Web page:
To date, more than 10 antibody-drug conjugates (ADCs) have been approved by the Food and Drug Administration (FDA) and contribute to the medical community. Interestingly, all of them are manufactured using chemical conjugation techniques . This demonstrates that chemical conjugation is the primary approach to ADC manufacturing. Compared to other conjugation techniques (e.g., genetic engineering or enzymatic), chemical conjugation has the advantage of a relatively simple chemistry, manufacturing, and control (CMC) for ADC, prompting pharmaceutical companies to choose this technique for ADC projects .
To better understand this advantage, this article provides an overview of established full chemical conjugation methods that have already been applied in the scale-up phase for ADC production.
The most popular approach for fabricating ADCs is chemical stochastic conjugation. This methodology utilizes random modification, with either native lysine on the antibody surface, or cysteine reduced from the interchain disulfide bonds of the antibody. Native lysine conjugation is the traditional approach for linking drug-linkers to antibodies.
Activated ester groups (e.g., N-hydroxysuccinimide ) react with a primary amine on the side chains of the exposed lysine residues to form stable covalent bonds. This technique has been used to produce four U.S. Food and Drug Administration (FDA-) approved ADCs (gemtuzumab ozogamicin, trastuzumab emtansine, inotuzumab ozogamicin, and mirvetuximab soravtansine).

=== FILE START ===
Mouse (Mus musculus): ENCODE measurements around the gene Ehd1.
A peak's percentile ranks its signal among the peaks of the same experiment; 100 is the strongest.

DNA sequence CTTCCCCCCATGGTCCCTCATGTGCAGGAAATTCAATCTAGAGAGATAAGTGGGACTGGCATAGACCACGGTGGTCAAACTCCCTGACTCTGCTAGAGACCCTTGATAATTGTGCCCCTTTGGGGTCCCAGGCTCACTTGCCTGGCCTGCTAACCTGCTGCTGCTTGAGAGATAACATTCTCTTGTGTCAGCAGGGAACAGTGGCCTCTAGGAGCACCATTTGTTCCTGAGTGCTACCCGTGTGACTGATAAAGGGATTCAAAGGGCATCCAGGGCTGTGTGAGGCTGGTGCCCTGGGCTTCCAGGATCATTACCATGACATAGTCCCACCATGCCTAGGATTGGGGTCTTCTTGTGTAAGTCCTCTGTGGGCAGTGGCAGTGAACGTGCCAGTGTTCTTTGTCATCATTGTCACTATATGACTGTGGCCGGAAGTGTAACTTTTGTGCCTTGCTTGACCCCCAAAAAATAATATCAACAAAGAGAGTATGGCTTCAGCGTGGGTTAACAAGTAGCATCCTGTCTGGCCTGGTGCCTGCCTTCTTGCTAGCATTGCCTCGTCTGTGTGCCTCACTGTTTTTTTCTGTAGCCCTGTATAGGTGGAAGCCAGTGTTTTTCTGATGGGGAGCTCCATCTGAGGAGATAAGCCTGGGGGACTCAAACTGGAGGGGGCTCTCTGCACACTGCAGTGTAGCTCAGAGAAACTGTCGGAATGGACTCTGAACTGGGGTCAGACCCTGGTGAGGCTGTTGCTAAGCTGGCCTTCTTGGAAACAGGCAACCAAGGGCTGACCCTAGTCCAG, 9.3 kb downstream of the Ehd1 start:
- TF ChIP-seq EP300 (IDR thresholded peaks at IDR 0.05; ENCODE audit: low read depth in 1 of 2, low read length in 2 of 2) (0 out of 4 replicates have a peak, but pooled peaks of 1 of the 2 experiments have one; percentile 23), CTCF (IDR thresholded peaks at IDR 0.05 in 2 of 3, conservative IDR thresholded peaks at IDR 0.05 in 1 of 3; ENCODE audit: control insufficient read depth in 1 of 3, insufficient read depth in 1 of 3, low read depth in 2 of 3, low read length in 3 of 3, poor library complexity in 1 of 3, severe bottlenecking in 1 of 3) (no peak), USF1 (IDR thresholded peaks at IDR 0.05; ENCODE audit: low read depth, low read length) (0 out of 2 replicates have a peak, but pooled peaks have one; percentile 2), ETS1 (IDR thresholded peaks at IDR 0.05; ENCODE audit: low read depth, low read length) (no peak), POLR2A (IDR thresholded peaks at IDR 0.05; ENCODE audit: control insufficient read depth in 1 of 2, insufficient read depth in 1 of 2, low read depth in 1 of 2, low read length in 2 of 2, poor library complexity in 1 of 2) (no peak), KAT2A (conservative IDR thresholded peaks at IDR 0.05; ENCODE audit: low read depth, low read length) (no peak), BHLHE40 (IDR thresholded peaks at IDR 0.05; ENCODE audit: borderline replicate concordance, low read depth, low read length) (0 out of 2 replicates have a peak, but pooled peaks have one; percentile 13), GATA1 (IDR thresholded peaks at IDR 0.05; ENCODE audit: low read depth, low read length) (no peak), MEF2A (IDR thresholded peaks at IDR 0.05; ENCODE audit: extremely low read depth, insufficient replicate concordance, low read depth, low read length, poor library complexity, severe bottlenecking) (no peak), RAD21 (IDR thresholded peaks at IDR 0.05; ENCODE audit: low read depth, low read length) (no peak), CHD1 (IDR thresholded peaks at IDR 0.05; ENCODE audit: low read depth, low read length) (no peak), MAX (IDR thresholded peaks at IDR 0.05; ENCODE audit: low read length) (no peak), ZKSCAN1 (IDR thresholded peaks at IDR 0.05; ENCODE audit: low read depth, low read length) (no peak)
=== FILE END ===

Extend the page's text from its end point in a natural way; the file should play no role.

Contrastingly, native cysteine conjugation is known as a “semi-random” conjugation technology, which utilizes cysteine generated from partially reduced interchain disulfide bonds by treatment with a controlled equivalent of a reductant such as tris(2-carboxyethyl)phosphine. The conjugation strategy of this controlled reduction, followed by thiol-maleimide coupling, was applied to the manufacture of five commercially available ADCs (brentuximab vedotin, polatuzumab vedotin , enfortumab vedotin, belantamab mafodotin, and tisotumab vedotin). This cysteine-based approach can be considered a more favorable method than the lysine-based one due to the simplified CMC, which allows “some” control over the drug-antibody ratio (DAR) and ADC heterogeneity .